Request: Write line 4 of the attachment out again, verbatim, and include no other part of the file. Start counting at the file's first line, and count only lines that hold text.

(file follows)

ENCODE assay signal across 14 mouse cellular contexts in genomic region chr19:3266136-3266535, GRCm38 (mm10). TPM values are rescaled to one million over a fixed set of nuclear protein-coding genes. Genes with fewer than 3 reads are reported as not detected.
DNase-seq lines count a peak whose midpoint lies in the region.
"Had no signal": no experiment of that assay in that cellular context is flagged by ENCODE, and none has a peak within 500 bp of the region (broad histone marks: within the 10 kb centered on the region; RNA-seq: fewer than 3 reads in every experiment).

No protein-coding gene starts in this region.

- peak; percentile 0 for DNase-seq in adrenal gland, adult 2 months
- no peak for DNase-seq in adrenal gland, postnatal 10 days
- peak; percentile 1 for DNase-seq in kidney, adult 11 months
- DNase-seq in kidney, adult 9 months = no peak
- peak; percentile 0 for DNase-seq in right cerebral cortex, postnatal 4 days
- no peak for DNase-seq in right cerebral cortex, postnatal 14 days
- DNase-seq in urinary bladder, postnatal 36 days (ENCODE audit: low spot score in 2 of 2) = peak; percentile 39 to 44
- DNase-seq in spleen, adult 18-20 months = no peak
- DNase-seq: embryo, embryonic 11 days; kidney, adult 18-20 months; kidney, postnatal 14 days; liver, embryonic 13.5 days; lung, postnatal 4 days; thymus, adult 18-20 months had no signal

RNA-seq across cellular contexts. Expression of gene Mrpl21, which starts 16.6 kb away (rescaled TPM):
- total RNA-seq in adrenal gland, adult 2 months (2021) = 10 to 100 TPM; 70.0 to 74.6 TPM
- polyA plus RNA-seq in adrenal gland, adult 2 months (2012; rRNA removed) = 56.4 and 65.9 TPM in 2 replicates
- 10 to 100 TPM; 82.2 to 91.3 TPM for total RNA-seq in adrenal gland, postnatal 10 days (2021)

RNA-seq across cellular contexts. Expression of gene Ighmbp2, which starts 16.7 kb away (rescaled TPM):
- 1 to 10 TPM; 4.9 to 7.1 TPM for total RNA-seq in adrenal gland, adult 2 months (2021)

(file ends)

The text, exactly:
No protein-coding gene starts in this region.